Many US State governments have passed laws that have considerably affected crypto and blockchain technology, with maximum activities taking place in the legislative branches. Generally, at the state level, there are two approaches – some states promote crypto by passing favorable regulations, exempting crypto from Securities laws and money transmission statutes. At the same time, others are easing the use of decentralized autonomous organizations (DAOs). There is no uniformity in the definition of crypto, also called digital assets, virtual currencies, digital tokens, crypto assets, or just crypto.
The Securities and Exchange Commission (SEC) generally has monitoring and regulatory authority over crypto transactions. The SEC has been crystal clear on its initial coin offerings (ICOs) regulations. If crypto issued in ICO has utility, the asset will be deemed legal security regulated under the Securities Act. A few market professionals have tried highlighting the voucher-like utility characteristics to help claim that the crypto coins or tokens are not securities. Such disturbing arguments have deprived investors and traders of the mandatory protection required in crypto transactions. The SEC stated that to determine whether a guarantee is being sold or not is to check how they are being sold and the buyers’ reasonable expectations.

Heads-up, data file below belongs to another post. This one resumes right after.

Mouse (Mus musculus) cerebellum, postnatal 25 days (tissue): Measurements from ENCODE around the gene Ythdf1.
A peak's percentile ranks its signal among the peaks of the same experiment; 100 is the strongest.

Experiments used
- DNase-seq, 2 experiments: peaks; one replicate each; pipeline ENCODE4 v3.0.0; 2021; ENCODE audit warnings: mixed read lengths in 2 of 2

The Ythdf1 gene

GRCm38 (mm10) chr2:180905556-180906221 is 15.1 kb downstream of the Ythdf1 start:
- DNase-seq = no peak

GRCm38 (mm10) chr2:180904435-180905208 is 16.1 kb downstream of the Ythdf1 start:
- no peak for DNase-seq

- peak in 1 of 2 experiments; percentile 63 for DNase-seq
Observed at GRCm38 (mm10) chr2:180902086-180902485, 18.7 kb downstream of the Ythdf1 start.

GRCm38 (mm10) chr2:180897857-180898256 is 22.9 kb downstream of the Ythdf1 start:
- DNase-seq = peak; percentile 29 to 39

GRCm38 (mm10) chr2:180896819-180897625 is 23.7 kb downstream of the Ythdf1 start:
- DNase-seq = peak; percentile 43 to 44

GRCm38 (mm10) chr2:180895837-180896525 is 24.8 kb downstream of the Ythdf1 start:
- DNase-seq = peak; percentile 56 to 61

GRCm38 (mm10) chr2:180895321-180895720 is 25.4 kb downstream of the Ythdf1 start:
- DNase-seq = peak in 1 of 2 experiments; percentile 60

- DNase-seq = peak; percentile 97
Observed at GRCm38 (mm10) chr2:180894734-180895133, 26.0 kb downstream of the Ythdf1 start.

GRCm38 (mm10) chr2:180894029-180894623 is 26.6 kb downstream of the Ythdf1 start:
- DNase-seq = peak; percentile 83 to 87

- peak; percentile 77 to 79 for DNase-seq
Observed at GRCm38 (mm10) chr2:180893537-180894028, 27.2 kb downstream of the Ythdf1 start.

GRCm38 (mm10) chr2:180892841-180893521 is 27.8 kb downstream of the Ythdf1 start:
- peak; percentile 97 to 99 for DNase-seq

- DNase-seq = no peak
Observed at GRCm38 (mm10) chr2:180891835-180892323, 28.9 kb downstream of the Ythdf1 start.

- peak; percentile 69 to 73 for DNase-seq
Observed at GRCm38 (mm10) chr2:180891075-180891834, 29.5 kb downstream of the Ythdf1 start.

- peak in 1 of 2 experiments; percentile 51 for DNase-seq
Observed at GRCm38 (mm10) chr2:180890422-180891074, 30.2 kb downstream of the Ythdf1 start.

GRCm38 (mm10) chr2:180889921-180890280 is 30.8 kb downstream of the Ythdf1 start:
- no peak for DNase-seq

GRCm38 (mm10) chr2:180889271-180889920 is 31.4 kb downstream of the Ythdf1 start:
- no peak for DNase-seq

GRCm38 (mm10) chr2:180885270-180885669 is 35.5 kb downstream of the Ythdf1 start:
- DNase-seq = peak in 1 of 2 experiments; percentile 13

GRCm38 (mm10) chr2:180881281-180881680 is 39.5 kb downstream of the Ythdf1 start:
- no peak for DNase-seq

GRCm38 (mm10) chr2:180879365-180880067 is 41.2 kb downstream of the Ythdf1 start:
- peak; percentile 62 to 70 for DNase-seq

The IRS considers crypto a digital asset, similar to commodities and stocks, subject to capital gains or losses. According to IRS guidance, if, at any time, a crypto user exchanges or sells digital assets, it becomes a taxable event. The IRS often imposes taxes on crypto as a digital asset, subjecting them to short-term or long-term capital gains taxes.
Taxation of Cryptocurrency Transactions in the US